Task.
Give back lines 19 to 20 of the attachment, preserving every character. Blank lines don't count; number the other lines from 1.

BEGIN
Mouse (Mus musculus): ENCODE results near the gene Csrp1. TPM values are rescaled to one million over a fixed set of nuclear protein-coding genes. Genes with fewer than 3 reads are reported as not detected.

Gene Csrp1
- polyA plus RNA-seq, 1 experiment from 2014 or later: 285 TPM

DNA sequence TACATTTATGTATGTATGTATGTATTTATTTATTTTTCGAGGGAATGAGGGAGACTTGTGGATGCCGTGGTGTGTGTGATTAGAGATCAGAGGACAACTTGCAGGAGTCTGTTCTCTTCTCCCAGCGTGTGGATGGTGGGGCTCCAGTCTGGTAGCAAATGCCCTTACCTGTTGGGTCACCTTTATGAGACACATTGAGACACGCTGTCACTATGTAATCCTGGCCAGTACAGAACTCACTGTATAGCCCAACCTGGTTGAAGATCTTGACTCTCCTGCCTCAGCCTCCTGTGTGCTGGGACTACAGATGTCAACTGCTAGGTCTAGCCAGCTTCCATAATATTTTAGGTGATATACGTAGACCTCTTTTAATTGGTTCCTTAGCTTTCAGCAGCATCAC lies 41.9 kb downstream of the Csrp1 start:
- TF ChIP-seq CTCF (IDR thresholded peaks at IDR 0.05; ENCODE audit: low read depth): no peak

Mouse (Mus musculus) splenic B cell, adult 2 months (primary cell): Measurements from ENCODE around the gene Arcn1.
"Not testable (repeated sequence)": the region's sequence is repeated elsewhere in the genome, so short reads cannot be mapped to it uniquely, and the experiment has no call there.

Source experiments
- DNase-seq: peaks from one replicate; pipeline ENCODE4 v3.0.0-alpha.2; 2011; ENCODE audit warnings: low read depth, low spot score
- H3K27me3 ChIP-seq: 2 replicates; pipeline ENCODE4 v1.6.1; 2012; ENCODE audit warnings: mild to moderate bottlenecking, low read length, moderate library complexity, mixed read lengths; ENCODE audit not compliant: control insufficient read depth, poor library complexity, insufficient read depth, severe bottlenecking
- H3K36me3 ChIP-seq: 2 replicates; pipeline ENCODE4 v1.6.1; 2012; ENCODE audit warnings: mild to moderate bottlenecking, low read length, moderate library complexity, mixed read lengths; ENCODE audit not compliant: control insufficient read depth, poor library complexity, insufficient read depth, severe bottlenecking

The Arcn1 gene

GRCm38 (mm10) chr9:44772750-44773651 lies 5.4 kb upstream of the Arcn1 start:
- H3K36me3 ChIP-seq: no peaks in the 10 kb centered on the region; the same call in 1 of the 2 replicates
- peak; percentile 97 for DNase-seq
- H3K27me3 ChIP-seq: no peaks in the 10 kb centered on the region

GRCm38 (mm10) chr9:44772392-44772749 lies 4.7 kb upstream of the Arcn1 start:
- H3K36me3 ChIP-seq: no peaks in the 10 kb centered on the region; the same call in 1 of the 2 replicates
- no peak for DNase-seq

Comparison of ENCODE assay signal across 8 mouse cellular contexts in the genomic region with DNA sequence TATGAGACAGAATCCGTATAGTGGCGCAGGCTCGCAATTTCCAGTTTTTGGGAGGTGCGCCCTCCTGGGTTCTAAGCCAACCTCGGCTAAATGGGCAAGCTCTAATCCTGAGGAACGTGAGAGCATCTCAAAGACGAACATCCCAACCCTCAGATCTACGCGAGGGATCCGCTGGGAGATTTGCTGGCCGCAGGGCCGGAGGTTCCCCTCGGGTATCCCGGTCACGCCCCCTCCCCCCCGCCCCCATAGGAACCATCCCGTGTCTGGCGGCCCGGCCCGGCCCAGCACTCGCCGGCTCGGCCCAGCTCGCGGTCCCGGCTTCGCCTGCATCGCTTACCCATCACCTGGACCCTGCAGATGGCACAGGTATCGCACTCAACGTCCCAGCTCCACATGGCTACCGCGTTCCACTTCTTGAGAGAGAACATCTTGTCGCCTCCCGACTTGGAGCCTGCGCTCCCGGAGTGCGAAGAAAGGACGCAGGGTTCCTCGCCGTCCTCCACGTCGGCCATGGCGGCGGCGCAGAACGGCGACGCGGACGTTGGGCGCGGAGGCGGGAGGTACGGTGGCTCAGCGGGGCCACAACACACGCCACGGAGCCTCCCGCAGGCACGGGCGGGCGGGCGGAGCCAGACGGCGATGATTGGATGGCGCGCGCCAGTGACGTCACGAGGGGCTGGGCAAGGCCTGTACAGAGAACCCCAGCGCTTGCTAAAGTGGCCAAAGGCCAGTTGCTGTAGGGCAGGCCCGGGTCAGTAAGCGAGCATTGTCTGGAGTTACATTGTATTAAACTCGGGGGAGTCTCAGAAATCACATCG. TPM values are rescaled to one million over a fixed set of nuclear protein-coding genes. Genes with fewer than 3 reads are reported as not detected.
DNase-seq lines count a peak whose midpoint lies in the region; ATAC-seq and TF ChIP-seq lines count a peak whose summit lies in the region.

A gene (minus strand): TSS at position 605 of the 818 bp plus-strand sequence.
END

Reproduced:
- no peak for DNase-seq

Comparison of ENCODE assay signal across 8 mouse cellular contexts in the genomic region with DNA sequence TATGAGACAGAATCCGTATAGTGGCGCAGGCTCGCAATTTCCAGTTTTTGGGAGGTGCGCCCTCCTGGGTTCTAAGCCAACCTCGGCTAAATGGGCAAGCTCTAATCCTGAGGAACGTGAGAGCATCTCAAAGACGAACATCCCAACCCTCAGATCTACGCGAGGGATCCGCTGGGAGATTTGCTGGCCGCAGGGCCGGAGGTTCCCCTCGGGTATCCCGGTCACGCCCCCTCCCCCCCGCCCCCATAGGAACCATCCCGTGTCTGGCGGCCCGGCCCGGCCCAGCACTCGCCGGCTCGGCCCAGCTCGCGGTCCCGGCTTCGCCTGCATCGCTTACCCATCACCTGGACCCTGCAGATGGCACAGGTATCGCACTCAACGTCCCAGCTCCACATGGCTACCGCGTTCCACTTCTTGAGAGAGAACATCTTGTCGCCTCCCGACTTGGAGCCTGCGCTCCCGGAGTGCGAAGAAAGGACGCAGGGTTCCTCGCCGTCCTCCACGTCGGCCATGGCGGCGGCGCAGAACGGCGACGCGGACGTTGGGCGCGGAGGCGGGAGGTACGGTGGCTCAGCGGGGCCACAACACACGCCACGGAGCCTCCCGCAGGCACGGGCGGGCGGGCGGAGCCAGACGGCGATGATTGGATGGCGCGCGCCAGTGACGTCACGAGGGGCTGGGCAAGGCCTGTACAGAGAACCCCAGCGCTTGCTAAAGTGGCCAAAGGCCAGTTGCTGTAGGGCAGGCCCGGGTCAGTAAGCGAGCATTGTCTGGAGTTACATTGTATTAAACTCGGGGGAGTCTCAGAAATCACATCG. TPM values are rescaled to one million over a fixed set of nuclear protein-coding genes. Genes with fewer than 3 reads are reported as not detected.